As the Court previously granted Miller leave to proceed in forma pauperis, 28 U.S.C. § 1915(e)(2)(B)(ii) applies, which requires the Court to dismiss the AC if it fails to state a claim. Whether a complaint fails to state a claim under § 1915(e)(2)(B)(ii) is governed by the same standard applicable to motions to dismiss under Federal Rule of Civil Procedure 12(b)(6), see Tourscher v. McCullough, 184 F.3d 236, 240 (3d Cir. 1999), which requires the Court to determine whether the AC contains "sufficient factual matter, accepted as true, to state a claim to relief that is plausible on its face." Ashcroft v. Iqbal, 556 U.S. 662, 678 (2009) (quotations omitted). Conclusory allegations do not suffice. Id. As Miller is proceeding pro se, the Court construes his allegations liberally. Higgs v. Att'y Gen., 655 F.3d 333, 339 (3d Cir. 2011).


         "To state a claim under § 1983, a plaintiff must allege the violation of a right secured by the Constitution and laws of the United States, and must show that the alleged deprivation was committed by a person acting under color of state law." West v Atkins, 487 U.S. 42, 48 (1988). For the following reasons, Miller has again failed to state plausible § 1983 claims.

         A. Property Loss Claims

         The Court previously determined that the destruction of Miller's non-legal, non-religious personal property did not provide a basis for a claim under the Eighth or Fourteenth Amendments. (FXF No. 9 at 5-7.) In the AC, Miller attempts to reframe his claims based upon the loss of his manuscript (ECF No. 11 at 16-18), his art supplies and finished works of art (id. at 18-19), and his historical family photographs (id. at 19-21) as First Amendment free expression claims, rather than Fourteenth Amendment due process claims as originally pled. Regardless of the label Miller has attached, it remains that his claim is based on the destruction of personal property. While the Court does not question that the property had significant artistic, historic, or literary value, the fact that it has such value does not change its characterization as personal property. Accord Blake v JPay, Civ. A. No. 18-3146, 2019 WL 3858158, at *2 (D. Kan. Aug. 16, 2019) (destruction of prisoner's manuscripts treated as loss of personal property; due process claim rejected as not plausible where adequate post-deprivation remedy existed); McFadden v. Mail Room Staff, Civ. A. No. 13-1029, 2014 WL 4924306, at *3 (M.D. N.C. Sept. 30, 2014) (prisoner failed to state a cognizable First Amendment claim under § 1983 based on destruction of manuscript by prison mailroom because, although prisoners enjoy a protected First Amendment interest in sending and receiving mail, he possessed a meaningful post-deprivation remedy for loss of his personal property). It is clear that the First Amendment protects the right to receive and disseminate ideas. Red Lion Broadcasting Co v. FCC, 395 U.S. 367 (1969); Stanley v Georgia, 394 U.S. 557, 564 (1969). It is equally clear that incarceration does not strip one of his First Amendment rights, and that the guarantees of that constitutional provision are applicable to states under the Fourteenth Amendment. Cruz v. Beto, 405 U.S. 319 (1972); Long v Parker, 390 F.2d 816 (3rd Cir. 1968). However, the destruction of a prisoner's personal property does not implicate the First Amendment merely because the destroyed property is allegedly the product of expression. Accordingly, Miller's First Amendment property loss claims involving his manuscript, art, and photographs are not plausible and are dismissed pursuant to 28 U.S.C. § 1915(e)(2)(B)(ii). Having already afforded Miller an opportunity to amend his property loss claim, and it appearing that any further attempts would be futile, the claims involving his manuscript, art, and photographs are dismissed with prejudice.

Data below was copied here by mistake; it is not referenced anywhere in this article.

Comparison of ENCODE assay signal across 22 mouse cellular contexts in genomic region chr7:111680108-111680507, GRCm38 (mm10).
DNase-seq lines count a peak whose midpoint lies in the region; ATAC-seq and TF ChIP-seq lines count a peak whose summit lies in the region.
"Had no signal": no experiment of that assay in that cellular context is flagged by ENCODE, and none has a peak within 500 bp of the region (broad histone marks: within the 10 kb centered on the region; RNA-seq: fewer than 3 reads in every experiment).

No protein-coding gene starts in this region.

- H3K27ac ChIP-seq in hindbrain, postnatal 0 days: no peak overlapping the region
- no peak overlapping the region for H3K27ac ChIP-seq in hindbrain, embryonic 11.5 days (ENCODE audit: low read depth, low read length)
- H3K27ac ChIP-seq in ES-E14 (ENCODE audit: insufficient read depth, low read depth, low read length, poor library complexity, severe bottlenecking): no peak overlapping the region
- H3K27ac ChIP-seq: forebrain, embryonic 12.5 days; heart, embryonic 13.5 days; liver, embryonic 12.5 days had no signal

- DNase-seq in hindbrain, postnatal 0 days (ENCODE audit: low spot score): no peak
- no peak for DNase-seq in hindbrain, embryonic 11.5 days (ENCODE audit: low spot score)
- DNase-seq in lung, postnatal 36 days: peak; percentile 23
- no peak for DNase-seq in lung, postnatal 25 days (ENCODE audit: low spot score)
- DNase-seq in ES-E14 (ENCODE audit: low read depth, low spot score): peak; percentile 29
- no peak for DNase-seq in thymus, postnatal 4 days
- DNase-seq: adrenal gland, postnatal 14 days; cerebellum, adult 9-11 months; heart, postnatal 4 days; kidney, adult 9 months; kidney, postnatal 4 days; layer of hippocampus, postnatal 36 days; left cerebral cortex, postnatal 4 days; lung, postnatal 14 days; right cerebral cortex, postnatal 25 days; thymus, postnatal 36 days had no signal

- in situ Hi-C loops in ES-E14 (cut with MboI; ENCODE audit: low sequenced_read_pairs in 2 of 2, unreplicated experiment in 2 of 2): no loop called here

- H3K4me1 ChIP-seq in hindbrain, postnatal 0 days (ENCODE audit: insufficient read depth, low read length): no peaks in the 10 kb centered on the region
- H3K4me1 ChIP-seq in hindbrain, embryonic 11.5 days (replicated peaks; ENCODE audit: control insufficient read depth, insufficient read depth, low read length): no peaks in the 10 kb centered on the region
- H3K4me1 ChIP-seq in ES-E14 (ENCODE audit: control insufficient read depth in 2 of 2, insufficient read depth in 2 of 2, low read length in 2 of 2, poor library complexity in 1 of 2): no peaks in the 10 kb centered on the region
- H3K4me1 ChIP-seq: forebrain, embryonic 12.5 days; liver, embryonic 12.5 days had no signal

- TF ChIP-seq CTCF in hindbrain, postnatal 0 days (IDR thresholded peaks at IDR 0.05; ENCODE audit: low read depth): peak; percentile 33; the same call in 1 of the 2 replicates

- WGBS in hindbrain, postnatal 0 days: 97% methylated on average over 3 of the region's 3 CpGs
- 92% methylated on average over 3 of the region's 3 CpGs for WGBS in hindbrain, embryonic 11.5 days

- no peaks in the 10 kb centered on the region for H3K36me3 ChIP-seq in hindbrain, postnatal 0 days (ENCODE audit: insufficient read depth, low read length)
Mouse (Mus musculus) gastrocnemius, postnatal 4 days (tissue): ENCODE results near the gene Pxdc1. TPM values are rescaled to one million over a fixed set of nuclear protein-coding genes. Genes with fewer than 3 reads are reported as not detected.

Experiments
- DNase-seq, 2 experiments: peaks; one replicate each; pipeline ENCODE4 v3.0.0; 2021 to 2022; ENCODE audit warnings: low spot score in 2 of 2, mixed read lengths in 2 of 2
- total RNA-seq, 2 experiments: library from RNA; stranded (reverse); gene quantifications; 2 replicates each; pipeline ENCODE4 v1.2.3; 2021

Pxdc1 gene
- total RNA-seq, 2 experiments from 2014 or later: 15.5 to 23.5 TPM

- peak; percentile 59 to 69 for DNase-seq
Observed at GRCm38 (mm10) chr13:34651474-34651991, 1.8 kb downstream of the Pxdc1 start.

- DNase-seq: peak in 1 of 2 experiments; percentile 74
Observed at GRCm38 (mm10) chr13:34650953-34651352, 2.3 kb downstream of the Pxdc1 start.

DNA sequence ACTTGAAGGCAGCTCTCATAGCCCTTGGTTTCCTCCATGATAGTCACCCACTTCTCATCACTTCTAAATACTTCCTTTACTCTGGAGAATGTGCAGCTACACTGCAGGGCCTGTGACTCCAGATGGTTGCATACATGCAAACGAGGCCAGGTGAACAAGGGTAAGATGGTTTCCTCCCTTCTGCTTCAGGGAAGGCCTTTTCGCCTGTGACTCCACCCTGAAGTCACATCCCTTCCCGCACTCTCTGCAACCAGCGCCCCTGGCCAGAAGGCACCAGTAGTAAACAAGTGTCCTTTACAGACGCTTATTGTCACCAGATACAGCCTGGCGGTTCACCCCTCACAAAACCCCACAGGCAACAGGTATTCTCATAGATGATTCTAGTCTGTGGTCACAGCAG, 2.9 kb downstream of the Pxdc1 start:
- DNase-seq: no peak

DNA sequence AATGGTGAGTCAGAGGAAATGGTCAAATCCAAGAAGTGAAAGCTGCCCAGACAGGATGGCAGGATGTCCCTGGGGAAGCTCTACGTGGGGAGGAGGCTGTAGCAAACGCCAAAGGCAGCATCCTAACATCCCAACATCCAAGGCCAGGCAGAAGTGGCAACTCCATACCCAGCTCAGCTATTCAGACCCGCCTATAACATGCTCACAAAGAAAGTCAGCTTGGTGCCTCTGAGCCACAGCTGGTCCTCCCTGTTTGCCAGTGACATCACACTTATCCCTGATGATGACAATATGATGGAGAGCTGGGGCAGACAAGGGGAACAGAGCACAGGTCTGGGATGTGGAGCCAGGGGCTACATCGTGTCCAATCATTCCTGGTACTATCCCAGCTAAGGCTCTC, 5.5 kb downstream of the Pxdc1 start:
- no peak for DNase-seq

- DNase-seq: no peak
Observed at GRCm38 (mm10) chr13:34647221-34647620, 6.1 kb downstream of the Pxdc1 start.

The only additional personal property related allegation Miller includes in the AC that he did not allege in the original pleading concerns his orthopedic shoes. He specifically asserts that his orthopedic shoes are a life necessity and that all Defendants acted with deliberate indifference to his health and safety by losing or destroying them. (Id. at 21-22.)

         Conditions of confinement violate the Eighth Amendment's prohibition on cruel and unusual punishment if they satisfy two criteria. First, the conditions "must be, objectively, sufficiently serious" such that a "prison official's act or omission ... result[s] in the denial of the minimal civilized measure of life's necessities." Farmer v. Brennan,511 U.S. 825, 834 (1994) (citations and internal quotation marks omitted). Second, the official responsible for the challenged conditions must exhibit a "sufficiently culpable state of mind," which "[i]n prison-conditions cases ... is one of deliberate indifference to inmate health or safety." Id. In most cases, the destruction of property does not equate to a sufficiently serious deprivation that would give rise to a claim under the Eighth Amendment. See Payne v. Duncan, Civ. A. No. 15-1010, 2017 WL 542032, at *9 (M.D. Pa. Feb. 9, 2017) ("Plaintiffs claim for destruction of property under the Eighth Amendment does not constitute a deprivation of life's necessities."), aff'd, 692 Fed.Appx. 680 (3d Cir. 2017); Dean ...